Allocution, Right to


Franklin County Criminal Law Casebook

Reproduced with permission from:
Timothy E. Pierce and the Franklin County Public Defender Office

Last updated 1/5/2017
Crim. R. 32(A)(1) -- Imposition of sentence.
State v. Jackson, Slip Opinion No. 2016-Ohio-8127
Trial courts must allow offenders to speak on their own behalf during community-control-revocation hearings before imposing sentences for violating conditions of community control.
State v. Matthews,1st Dist. Hamilton No. C-140663, 2015-Ohio-5075
Trial court erred in sentencing the defendant where the court failed to address the defendant personally and ask whether she wished to exercise her right of allocution, as required by Crim.R. 32(A)(1).
State v. Yates, 195 Ohio App. 3d 22, 2011-Ohio-3619 – Defendant failed to show for sentencing and received more than the two years agreed to in the plea bargain. At the sentencing hearing the defense was denied a further opportunity to be heard after the court received a negative report from the bondsman. Construed as a denial of the right to allocution.
State v. Campbell 90 Ohio St. 3d 320, 2000-Ohio-183 -- Syllabus: "(1) Pursuant to Crim. R. 32(A)(1), before imposing sentence, a trial court must address the defendant personally and ask whether he or she wishes to make a statement in his or her own behalf or present any information in mitigation of punishment. (2) Crim. R. 32(A)(1) applies to capital cases and noncapital cases. (3) In a case in which the trial court has imposed sentence without first asking the defendant whether he or she wishes to exercise the right of allocution created by Crim. R. 32(A), resentencing is required unless the error is invited error or harmless error." Death sentence affirmed: State v. Campbell 95 Ohio St. 3d 48, 2002-Ohio-1626.
State v. Green (2000), 90 Ohio St. 3d 352, 359 -- Asking if either counsel or the defendant has anything to add is not enough. The court must explicitly offer the defendant the opportunity to speak. Also see State v. Nelson, 172 Ohio App. 3d 419, 2007-Ohio-3459.
State v. Myers, 97 Ohio St. 3d 335, 2002-Ohio-6658, ¶ 133-137 -- Failure to afford capital defendant allocution was harmless as he had testified under oath at the penalty phase of the trial, and personally appealed for his life.
State v. Castle, Lawrence App. No. 03CA13 -- The right to allocution is absolute.  Also see State v. Brown, 166 Ohio App. 3d 252, 2006-Ohio-1796.
Silsby v. State (1928), 119 Ohio St. 314 -- The statutory duty to inquire whether a defendant has anything to say before sentence is pronounced is mandatory. Paragraph two of the syllabus: "When that duty has not been discharged by the court and error is prosecuted therefrom and a court of review finds no other error in the record, the judgment should be reversed and the cause remanded to the trial court for resentencing."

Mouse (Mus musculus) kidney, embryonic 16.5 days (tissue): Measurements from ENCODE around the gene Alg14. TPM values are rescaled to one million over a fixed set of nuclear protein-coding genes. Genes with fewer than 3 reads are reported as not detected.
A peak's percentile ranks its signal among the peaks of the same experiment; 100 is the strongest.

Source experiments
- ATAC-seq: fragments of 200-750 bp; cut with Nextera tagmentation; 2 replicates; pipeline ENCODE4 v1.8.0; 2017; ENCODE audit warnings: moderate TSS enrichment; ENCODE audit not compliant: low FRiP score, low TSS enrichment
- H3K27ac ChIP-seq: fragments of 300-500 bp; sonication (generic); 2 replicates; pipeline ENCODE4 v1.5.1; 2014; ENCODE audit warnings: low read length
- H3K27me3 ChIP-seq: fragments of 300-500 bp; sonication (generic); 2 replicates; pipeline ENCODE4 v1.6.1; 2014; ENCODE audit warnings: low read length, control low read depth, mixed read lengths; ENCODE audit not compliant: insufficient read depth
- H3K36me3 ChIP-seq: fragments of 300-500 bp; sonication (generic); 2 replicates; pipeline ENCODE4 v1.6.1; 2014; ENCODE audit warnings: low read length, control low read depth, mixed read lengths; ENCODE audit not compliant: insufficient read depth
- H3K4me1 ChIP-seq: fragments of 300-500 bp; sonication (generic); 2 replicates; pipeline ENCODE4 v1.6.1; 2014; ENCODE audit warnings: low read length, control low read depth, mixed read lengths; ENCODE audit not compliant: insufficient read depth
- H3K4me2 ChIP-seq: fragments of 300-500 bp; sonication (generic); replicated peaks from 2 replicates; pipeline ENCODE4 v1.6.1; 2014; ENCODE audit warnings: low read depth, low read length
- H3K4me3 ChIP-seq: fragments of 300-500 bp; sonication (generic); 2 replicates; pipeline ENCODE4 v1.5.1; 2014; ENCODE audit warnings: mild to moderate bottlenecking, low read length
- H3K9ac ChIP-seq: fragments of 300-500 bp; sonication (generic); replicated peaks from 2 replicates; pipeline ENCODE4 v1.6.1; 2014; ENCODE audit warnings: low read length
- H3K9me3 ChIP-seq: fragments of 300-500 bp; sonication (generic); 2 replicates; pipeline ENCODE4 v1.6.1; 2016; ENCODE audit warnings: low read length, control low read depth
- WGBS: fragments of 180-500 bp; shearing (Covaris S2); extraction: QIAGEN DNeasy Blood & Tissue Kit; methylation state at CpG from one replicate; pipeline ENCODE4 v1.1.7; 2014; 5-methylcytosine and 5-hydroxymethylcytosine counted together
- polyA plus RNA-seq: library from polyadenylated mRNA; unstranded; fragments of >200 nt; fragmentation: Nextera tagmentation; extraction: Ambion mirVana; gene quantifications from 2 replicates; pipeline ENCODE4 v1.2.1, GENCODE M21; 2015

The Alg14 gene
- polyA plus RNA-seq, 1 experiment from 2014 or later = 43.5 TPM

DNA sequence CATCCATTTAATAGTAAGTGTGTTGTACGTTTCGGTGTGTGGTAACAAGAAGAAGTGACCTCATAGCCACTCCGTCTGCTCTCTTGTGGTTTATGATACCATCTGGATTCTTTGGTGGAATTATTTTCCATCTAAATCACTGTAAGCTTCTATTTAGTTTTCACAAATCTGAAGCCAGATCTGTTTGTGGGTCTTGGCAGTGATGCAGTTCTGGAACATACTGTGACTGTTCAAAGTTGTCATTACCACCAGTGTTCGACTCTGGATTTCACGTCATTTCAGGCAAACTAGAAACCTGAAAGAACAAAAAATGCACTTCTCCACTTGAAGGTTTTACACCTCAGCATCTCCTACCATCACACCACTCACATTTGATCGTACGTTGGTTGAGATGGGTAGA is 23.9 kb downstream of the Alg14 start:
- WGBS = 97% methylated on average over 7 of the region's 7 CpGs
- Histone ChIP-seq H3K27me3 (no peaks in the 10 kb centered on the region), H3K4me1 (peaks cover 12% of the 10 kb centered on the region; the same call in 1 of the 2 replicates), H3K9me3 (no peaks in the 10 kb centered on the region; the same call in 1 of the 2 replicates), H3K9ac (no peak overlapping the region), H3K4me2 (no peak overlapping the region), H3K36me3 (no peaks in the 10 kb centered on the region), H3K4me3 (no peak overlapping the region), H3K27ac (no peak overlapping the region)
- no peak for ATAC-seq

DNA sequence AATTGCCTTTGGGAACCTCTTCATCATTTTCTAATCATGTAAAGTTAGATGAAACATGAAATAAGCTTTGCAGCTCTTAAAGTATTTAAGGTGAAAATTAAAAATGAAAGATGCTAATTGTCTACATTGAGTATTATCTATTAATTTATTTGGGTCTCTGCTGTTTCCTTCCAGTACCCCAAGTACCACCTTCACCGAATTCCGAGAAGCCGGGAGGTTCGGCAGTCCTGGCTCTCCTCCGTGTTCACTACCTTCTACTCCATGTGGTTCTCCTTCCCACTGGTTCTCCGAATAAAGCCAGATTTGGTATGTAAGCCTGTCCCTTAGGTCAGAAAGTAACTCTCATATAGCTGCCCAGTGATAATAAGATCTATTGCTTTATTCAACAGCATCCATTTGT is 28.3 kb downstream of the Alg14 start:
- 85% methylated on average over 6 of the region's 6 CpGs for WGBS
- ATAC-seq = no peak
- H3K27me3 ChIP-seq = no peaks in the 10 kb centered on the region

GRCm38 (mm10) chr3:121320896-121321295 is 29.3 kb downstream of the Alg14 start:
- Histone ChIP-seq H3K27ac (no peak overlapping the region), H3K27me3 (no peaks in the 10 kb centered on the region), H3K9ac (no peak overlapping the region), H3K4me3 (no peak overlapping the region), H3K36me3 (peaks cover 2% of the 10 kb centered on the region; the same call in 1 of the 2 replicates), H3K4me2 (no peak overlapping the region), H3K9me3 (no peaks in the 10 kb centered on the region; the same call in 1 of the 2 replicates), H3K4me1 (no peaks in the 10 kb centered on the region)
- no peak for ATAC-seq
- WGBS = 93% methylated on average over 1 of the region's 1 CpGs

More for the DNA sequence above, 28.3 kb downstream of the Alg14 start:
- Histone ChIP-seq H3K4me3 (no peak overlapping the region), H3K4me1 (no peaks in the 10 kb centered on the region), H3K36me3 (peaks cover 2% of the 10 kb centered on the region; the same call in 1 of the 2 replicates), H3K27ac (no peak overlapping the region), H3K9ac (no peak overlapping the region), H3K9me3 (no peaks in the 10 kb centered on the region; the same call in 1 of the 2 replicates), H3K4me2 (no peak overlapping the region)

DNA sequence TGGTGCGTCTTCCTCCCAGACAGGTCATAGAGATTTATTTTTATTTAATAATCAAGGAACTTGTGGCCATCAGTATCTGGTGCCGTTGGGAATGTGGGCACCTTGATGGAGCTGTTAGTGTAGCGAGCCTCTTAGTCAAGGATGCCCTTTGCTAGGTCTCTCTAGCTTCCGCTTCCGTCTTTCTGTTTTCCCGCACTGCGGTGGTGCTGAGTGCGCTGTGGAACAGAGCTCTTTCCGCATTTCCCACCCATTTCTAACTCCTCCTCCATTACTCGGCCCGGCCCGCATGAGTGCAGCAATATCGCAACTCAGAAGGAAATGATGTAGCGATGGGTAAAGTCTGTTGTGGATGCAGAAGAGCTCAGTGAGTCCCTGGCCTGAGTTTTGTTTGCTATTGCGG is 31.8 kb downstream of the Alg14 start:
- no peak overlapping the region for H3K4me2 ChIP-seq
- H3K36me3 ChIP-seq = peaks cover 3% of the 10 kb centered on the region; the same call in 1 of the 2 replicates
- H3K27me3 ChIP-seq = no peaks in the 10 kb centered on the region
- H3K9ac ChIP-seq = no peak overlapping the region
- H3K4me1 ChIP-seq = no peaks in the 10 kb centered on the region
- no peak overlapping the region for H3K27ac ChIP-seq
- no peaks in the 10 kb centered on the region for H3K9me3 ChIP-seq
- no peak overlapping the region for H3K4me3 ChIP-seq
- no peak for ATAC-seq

Defiance v. Cannon (1990), 70 Ohio App. 3d 821 -- When the defendant has not been afforded the right to speak before sentence is pronounced, the cause must be remanded for resentencing. It is not sufficient that the court have given counsel the opportunity to make a statement or for the court to have asked the defendant questions before passing sentence. Also see Hamilton v. Brown (1981), 1 Ohio App. 3d 165, 168-169; State v. Nalls (1990), 2nd Dist. No. 11940; State v. Dupree (1991), 2nd Dist. No. 11907; State v. Santiago (1990), 7th Dist. No. 90 CA 63. But see State v. Peters (1990), 9th Dist. No. 89CA004733.
Columbus v. Herrell (1969), 18 Ohio App. 2d 149, 154 -- The statutory duty to afford a defendant the right to speak before sentence is passed applies to misdemeanors as well as felonies. Also see Columbus v. Shuflett (1965), 73 Ohio Law Abs. 523; State v. Ausberry (1948), 83 Ohio App. 514.
State v. Reynolds (1998), 80 Ohio St. 3d 670, 684 -- Though the court failed to give the defendant a chance to speak before being sentenced to death, error was harmless as he had previously made an unsworn statement and had sent a letter to the judge.
State v. Smelcer (1993), 89 Ohio App. 3d 115, 127-128 -- Failure to ask the defendant if he wished to address the court before sentence was pronounced was harmless error, as counsel was given an opportunity to speak and had submitted a presentence report outlining numerous mitigating factors.

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Published by Timothy E. Pierce
Copyright © Franklin County Public Defender and Timothy E. Pierce, 2015
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